Well, frankly, I don’t know. What I do know is that James has been posting on his platforms, aka The Stauffer Garage, on Instagram and YouTube for some time now. James is certainly still monetizing his platforms—and, though silent, Myka’s account appears to still include ads on her videos, even if she’s deleted the majority of her Huxley content. 

James seemed pretty satisfied with himself here on November 17. 

In any case, if there are any updates here, you’ll be the first to know. And, hey—maybe someone will slide into my DMs with some interesting new information I haven’t come across yet. (They’re open, BTW.) Our very own Christmas miracle?

Another Influencer Has Botched Her Clothing Drop

Apparently an influencer I’ve never heard of, Lauren Elizabeth, dropped a clothing line in collaboration with LA Collective (?)—and the feedback on social media has been loud and clear! 

Lauren Elizabeth—who I’ll refer to as LE from now on—allegedly hyped up the line as 100% organic cotton and ethically made, but customers received items with “Made in China” tags and a plethora of synthetic textiles that definitely aren’t cotton.

 And the clothes aren’t cheap, either. 

 One comment on her Instagram reads:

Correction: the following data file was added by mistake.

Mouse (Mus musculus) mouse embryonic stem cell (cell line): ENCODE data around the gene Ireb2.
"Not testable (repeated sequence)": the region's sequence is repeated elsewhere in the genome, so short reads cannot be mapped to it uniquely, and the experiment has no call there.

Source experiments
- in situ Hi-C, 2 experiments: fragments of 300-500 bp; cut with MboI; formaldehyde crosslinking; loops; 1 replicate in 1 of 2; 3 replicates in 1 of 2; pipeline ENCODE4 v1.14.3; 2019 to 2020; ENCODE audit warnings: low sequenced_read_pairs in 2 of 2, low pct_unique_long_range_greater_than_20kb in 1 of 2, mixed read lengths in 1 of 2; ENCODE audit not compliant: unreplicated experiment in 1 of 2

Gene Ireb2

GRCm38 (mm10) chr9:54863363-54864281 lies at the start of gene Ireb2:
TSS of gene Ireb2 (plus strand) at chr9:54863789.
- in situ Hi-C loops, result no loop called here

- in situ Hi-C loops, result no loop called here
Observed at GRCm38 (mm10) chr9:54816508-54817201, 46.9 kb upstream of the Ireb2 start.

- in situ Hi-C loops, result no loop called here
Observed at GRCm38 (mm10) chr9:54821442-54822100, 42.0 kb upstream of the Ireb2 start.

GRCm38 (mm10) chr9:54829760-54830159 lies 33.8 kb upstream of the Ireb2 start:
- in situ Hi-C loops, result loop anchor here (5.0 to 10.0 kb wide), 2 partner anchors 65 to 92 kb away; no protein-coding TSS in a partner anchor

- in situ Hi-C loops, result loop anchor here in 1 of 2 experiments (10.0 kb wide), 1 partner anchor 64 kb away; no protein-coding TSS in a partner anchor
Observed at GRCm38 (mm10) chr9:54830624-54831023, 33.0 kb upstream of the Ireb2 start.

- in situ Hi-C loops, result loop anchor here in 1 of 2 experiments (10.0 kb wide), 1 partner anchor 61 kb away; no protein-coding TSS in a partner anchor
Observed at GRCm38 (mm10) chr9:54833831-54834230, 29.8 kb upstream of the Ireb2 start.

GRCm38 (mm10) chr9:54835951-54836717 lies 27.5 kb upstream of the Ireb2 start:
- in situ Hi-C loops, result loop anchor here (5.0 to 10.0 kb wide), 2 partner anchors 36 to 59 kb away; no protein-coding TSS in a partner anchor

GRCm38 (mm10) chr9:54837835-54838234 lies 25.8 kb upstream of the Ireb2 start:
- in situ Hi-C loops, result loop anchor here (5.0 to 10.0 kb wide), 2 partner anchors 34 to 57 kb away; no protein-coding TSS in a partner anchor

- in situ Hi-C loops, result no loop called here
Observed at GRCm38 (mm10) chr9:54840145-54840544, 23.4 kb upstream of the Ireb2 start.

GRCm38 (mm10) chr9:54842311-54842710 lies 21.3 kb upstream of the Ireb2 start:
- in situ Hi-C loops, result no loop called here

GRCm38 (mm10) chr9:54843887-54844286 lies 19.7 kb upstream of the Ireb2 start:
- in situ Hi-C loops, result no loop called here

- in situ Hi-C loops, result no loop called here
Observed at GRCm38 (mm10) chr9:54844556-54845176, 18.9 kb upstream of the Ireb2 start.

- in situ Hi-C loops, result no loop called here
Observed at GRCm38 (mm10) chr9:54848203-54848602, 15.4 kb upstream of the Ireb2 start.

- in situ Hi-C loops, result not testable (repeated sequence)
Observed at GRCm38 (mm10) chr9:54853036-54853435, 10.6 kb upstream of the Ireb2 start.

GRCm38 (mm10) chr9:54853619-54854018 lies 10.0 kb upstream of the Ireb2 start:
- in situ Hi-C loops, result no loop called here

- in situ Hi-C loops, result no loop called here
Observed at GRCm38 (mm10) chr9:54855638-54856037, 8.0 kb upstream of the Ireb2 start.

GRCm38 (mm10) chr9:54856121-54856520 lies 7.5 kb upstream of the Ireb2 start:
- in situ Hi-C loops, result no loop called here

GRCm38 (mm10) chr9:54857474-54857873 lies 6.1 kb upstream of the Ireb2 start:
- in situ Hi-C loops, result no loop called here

You have some explaining to do regarding your clothes. False advertising with tags saying “Made in China”, ‘100% organic cotton’? Girl, the product details say nothing regarding cotton. and you need a better customer relations team, because they’re doing an awful job communicating with customers. Haven’t bought anything from your collection and now I definitely won’t because of the reviews. Do better.

Others complain about shipping issues and deleted comments of customer complaints. LE released a statement saying she was parting ways with LA Collective following the backlash. 

Either way, we need to stop buying influencers’ junky clothing lines for the sake of our planet, please. 

The Nicki Minaj x Acacia Kersey Collab Was the End-of-2020 Gift I Needed

I’m not even sure what happened here, but apparently Nicki Minaj got looped into a group chat with random people, one of whom happened to be YouTuber Acacia Kersey. Minaj posted screenshots of the conversation, which included phone numbers and emails, and her fan base (aka, the Barbz) went after ‘em. 

 While Kersey’s become a relatively quiet, bohemian mother with a beige Instagram feed featuring life with her husband and three children in the Pacific Northwest, she has a controversial past filled with numerous racist incidents and scandals, which were quickly unearthed. 

 Kersey deleted her Twitter account and said she was receiving death threats from Minaj fans. (If you’re reading this, you’re smart, so you know death threats are never okay!) 

I’m sure the drama will subside—whatever the drama was, exactly, because I don’t think I even fully understand what happened, so apologies if I didn’t do a great job of explaining it. 

Either way, let’s leave the three little ones—including Rosie, whom I would protect with my life—out of it!